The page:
Blog: Recruitment and avoiding discrimination – watch out!

David Hoey

David Hoey warns of the risk posed by a “rigid and inflexible recruitment policy” given the wide scope of discrimination law.

Discrimination law is widely drafted and is aimed at protecting those with the relevant protected characteristics at all stages of employment – from recruitment to post-employment termination.

In the case of Government Legal Service v Brookes, the Employment Appeal Tribunal upheld the decision of an Employment Tribunal that requiring an applicant with Asperger’s to sit a multiple choice test as part of a recruitment process was unlawful disability discrimination.

This issue arose as the Service has an annual graduate recruitment process. Thousands of applicants apply for around 35 roles each year. The first stage in the recruitment process is to sit an online multiple choice test. The purpose of this was to test decision making abilities. The Claimant asked that adjustments be made to the process which included changing the way in which answers were given. The Service advised her that it was not possible to adjust the test but other adjustments would be made, including in relation to the time to sit the test and the provision of an interview in certain situations. The Claimant scored 12 out of 22. As the pass mark was 14, her application was not taken forward.

Ms Brookes argued that the Service had indirectly discriminated against her by reason of her disability and that the treatment was unlawful because the failure to progress her application amounted to discrimination because of something arising in consequence of her disability. She also argued that there had been a failure to make reasonable adjustments.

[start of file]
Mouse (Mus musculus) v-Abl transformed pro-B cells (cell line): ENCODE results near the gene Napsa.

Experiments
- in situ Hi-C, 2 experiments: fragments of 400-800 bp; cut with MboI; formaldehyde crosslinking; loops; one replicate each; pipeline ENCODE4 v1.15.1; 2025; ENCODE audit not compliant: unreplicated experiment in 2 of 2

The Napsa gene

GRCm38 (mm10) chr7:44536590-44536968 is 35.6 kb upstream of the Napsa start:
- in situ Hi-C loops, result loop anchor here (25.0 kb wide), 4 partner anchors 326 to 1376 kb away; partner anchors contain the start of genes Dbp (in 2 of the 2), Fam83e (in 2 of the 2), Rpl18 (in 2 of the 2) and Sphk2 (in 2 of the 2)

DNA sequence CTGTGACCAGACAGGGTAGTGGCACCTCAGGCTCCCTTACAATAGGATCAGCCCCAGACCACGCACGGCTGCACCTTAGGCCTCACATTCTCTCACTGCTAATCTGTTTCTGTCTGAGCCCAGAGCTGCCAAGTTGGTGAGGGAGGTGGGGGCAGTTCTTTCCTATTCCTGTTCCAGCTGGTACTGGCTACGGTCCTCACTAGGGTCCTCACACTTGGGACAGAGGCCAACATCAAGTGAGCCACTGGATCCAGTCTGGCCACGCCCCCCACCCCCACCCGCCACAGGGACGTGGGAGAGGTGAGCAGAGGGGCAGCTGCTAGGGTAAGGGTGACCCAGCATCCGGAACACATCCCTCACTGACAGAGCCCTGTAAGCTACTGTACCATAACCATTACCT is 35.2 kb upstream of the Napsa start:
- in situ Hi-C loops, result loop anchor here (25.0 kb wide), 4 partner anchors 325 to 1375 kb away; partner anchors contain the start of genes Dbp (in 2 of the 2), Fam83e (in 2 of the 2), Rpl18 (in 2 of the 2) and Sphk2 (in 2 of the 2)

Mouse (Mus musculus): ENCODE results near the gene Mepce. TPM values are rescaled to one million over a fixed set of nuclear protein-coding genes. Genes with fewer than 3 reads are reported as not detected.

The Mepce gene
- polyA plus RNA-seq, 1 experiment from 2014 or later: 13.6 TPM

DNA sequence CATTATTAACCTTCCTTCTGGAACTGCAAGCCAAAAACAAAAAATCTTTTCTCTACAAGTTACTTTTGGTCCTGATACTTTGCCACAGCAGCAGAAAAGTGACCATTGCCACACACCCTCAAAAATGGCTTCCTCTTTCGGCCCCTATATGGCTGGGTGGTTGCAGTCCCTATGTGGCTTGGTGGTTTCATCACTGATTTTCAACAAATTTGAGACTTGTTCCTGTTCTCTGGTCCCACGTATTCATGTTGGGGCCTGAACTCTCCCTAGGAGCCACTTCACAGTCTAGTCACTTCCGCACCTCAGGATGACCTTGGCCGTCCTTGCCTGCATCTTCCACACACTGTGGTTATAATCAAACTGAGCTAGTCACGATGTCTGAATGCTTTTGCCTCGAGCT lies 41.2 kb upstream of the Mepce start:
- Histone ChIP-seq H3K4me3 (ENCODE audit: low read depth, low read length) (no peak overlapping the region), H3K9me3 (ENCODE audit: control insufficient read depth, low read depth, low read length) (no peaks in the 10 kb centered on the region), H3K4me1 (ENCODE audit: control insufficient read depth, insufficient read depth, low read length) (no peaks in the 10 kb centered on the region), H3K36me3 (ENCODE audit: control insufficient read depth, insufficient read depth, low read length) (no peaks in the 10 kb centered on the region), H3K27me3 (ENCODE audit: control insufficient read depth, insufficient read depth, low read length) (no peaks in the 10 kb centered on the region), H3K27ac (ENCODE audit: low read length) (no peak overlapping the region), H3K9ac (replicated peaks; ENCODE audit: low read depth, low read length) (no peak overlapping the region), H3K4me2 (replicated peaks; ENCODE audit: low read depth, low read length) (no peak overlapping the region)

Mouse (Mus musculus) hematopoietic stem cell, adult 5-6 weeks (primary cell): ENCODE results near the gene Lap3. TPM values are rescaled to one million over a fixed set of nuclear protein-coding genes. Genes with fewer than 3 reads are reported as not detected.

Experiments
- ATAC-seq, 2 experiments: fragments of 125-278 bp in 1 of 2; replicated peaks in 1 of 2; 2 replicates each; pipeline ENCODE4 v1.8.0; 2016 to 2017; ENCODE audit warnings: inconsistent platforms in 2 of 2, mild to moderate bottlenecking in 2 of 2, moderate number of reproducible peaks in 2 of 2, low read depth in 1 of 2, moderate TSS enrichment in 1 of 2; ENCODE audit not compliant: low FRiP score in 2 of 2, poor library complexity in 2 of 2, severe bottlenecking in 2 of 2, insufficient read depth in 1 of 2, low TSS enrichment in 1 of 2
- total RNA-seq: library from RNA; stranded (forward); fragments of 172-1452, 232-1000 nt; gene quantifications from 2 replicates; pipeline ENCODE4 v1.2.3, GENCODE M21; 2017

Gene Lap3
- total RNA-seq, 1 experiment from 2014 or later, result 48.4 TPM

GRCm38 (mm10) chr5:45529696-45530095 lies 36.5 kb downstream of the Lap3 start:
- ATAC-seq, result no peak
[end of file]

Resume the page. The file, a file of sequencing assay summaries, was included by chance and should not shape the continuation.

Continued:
The Employment Tribunal upheld each of her claims. It found that there was a provision, criterion or practice (PCP), namely requiring all applicants to take and pass the online test. From the evidence before the Tribunal, it was clear that the PCP generally placed people who had Asperger syndrome at a particular disadvantage compared with those who did not have it. The evidence showed that the Claimant was herself put at that disadvantage since her impairment resulted in a lack of social imagination particularly in hypothetical scenarios. The Tribunal had to determine, however, whether the treatment was justified. There was a legitimate aim - testing a fundamental competency. However, the Tribunal found that the means used to achieve the aim were not proportionate. There was a less discriminatory means to achieve the outcome, namely implement the adjustments that had been proposed in this case which were found to be reasonable.

Following the claims being upheld, the Tribunal awarded £860 compensation and made a recommendation that the employer issue a written apology to the Claimant and review its recruitment procedures with a view to greater flexibility in the psychometric testing regime for disabled applicants.

The Employment Appeal Tribunal agreed with each of the Employment Tribunal’s findings and upheld each of the Claimant’s claims.

This is a reminder of the wide application of discrimination law. Employers need to ensure that proper consideration is given to all candidates at all stages of employment. The application of a rigid and inflexible recruitment policy could give rise to risks. Employers should ensure that proper consideration is given, at an early stage, as to potential adjustments that may be needed and that requests made of applicants are genuinely and fully examined. The Equality and Human Rights Commission’s Code provides good guidance to help employers in this area.

The Employment Team’s forthcoming seminar on discrimination law will look at some of the practical issues arising in this area. There are limited spaces available. To book please visit our Events page or email

The full judgment can be found here.

Blog: Recruitment and avoiding discrimination – watch out!

  • David Hoey is a partner at BTO Solicitors.
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